86 Our Approach Allocated a total of ~4000 instances
475 extra-large VMs (8 cores per VM), four datacenters, US (2), Western and North Europe 8 deployments of AzureBLAST Each deployment has its own co-located storage service Divide 10 million sequences into multiple segments Each will be submitted to one deployment as one job for execution Each segment consists of smaller partitions When load imbalances, redistribute the load manually 50 62 Since each deployment can have at most 500 weighted instances

87 End Result The number of total hits is 1,764,579,487
Total size of the output result is ~230GB The number of total hits is 1,764,579,487 Started at March 25th, the last task completed on April 8th (10 days compute) But based our estimates, real working instance time should be 6~8 day Look into log data to analyze what took place… 50 62 Since each deployment can have at most 500 weighted instances

88 Understanding Azure by analyzing logs
A normal log record should be Otherwise, something is wrong (e.g., task failed to complete) 3/31/2010 6:14 RD00155D3611B0 Executing the task 3/31/2010 6:25 Execution of task is done, it took 10.9mins Executing the task 3/31/2010 6:44 Execution of task is done, it took 19.3mins Executing the task 3/31/2010 7:02 Execution of task is done, it took mins 3/31/2010 8:22 RD00155D3611B0 Executing the task 3/31/2010 9:50 Executing the task 3/31/ :12 Execution of task is done, it took 82 mins

89 Surviving System Upgrades
North Europe Data Center, totally 34,256 tasks processed All 62 compute nodes lost tasks and then came back in a group. This is an Update domain ~30 mins ~ 6 nodes in one group SCH_10Million_NE3 North Europe (62 Xlarge) Totally tasks The Job runs well and fast At 3/31 afternoon, all nodes have one task losting

90 Surviving Storage Failures
West Europe Datacenter; 30,976 tasks are completed, and job was killed 35 Nodes experience blob writing failure at same time A reasonable guess: the Fault Domain is working

91 MODISAzure : Computing Evapotranspiration (ET) in the Cloud
You never miss the water till the well has run dry Irish Proverb

92 Computing Evapotranspiration (ET)
Evapotranspiration (ET) is the release of water to the atmosphere by evaporation from open water bodies and transpiration, or evaporation through plant membranes, by plants. Penman-Monteith (1964) ET = Water volume evapotranspired (m3 s-1 m-2) Δ = Rate of change of saturation specific humidity with air temperature.(Pa K-1) λv = Latent heat of vaporization (J/g) Rn = Net radiation (W m-2) cp = Specific heat capacity of air (J kg-1 K-1) ρa = dry air density (kg m-3) δq = vapor pressure deficit (Pa) ga = Conductivity of air (inverse of ra) (m s-1) gs = Conductivity of plant stoma, air (inverse of rs) (m s-1) γ = Psychrometric constant (γ ≈ 66 Pa K-1) Estimating resistance/conductivity across a catchment can be tricky Big reduction calculation Lots of inputs: big data reduction Some of the inputs are not so simple © 2010 Microsoft Corporation. All rights reserved. Microsoft, Windows, Windows Vista and other product names are or may be registered trademarks and/or trademarks in the U.S. and/or other countries. The information herein is for informational purposes only and represents the current view of Microsoft Corporation as of the date of this presentation. Because Microsoft must respond to changing market conditions, it should not be interpreted to be a commitment on the part of Microsoft, and Microsoft cannot guarantee the accuracy of any information provided after the date of this presentation. MICROSOFT MAKES NO WARRANTIES, EXPRESS, IMPLIED OR STATUTORY, AS TO THE INFORMATION IN THIS PRESENTATION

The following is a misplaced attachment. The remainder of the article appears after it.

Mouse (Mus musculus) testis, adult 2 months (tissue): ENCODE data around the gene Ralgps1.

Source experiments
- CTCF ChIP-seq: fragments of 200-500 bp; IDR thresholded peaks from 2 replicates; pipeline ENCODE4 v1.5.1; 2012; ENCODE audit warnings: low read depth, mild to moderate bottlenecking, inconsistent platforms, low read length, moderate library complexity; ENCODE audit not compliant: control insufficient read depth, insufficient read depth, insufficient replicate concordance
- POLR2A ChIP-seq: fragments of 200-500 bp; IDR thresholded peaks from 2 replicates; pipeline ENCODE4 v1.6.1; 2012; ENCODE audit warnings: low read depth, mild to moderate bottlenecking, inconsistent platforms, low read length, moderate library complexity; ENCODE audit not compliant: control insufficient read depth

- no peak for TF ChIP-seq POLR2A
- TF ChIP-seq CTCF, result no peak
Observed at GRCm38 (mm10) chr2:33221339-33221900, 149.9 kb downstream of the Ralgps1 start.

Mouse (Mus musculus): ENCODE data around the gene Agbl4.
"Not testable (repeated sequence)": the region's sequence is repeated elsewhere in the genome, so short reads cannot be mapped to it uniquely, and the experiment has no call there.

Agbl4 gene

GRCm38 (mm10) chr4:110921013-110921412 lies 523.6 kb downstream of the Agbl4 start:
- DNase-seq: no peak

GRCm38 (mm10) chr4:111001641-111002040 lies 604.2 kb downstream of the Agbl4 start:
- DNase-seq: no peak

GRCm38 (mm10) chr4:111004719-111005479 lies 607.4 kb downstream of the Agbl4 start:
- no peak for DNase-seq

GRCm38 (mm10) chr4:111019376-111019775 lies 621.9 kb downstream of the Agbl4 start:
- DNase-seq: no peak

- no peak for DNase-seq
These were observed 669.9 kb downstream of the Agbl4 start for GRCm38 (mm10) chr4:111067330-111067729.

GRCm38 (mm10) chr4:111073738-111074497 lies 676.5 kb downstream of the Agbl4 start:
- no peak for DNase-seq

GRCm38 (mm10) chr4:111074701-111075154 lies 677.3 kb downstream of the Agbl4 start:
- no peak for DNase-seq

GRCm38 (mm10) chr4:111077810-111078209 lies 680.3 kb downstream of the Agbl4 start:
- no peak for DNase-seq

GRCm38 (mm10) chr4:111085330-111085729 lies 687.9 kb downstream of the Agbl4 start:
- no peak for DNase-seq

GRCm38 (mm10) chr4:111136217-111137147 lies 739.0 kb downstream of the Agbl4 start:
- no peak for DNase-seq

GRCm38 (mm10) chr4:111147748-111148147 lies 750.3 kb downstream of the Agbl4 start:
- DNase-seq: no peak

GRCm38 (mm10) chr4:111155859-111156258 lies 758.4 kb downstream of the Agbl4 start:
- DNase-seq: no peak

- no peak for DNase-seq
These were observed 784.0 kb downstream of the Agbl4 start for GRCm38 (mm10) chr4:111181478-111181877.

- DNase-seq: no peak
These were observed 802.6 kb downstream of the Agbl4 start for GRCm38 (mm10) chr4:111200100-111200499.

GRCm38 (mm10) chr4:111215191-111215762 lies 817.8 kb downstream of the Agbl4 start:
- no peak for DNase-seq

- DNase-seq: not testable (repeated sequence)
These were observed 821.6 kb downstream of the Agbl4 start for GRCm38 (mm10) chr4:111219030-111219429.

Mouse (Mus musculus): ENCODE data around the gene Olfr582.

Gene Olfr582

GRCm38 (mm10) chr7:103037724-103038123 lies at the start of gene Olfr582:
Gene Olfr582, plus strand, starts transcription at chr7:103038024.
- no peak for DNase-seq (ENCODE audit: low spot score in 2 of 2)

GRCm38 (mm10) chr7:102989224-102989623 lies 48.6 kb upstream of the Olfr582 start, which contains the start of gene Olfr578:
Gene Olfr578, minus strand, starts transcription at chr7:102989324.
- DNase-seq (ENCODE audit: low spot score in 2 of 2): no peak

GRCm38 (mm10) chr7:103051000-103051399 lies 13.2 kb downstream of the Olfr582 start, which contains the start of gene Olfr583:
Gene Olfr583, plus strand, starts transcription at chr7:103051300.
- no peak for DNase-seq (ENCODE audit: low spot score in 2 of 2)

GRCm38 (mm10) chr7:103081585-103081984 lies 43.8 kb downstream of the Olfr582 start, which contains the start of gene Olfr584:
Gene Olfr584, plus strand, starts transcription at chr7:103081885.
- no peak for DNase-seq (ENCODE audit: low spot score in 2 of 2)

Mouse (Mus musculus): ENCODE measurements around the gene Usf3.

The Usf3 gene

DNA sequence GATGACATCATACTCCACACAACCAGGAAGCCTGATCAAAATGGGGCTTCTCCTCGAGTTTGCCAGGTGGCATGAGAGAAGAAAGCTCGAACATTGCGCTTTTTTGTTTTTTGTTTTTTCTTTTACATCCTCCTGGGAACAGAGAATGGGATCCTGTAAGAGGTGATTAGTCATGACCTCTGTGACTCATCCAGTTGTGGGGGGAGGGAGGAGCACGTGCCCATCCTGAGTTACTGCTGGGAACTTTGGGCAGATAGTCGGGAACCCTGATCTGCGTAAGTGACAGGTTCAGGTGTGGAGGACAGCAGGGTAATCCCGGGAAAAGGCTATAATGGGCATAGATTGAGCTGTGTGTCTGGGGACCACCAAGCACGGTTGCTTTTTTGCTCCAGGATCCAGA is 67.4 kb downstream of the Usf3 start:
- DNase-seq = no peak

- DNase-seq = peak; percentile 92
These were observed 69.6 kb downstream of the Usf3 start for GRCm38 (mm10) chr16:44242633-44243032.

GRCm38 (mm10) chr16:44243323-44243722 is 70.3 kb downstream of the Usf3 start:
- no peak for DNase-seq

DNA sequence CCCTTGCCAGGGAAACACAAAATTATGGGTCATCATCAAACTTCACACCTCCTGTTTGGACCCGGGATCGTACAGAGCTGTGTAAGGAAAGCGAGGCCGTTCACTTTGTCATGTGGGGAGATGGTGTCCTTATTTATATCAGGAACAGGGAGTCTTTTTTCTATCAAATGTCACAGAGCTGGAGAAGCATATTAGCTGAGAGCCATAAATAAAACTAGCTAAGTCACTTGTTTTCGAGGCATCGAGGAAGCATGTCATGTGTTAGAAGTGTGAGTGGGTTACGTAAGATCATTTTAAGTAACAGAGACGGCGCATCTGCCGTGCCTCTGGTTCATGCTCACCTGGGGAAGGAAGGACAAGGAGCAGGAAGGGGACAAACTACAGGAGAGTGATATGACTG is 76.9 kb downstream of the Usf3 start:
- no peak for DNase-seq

93 ET Synthesizes Imagery, Sensors, Models and Field Data
FLUXNET curated sensor dataset (30GB, 960 files) Climate classification ~1MB (1file) Vegetative clumping ~5MB (1file) FLUXNET curated field dataset 2 KB (1 file) NASA MODIS imagery source archives 5 TB (600K files) NCEP/NCAR ~100MB (4K files) 20 US year = 1 global year

94 MODISAzure: Four Stage Image Processing Pipeline
Data collection (map) stage Downloads requested input tiles from NASA ftp sites Includes geospatial lookup for non-sinusoidal tiles that will contribute to a reprojected sinusoidal tile Reprojection (map) stage Converts source tile(s) to intermediate result sinusoidal tiles Simple nearest neighbor or spline algorithms Derivation reduction stage First stage visible to scientist Computes ET in our initial use Analysis reduction stage Optional second stage visible to scientist Enables production of science analysis artifacts such as maps, tables, virtual sensors Source Imagery Download Sites Request Queue . . . Download Queue Source Metadata Scientists Data Collection Stage AzureMODIS Service Web Role Portal Scientific Results Download Reprojection Queue Science results Reprojection Stage Derivation Reduction Stage Analysis Reduction Stage Reduction #1 Queue Reduction #2 Queue

95 MODISAzure: Architectural Big Picture (1/2)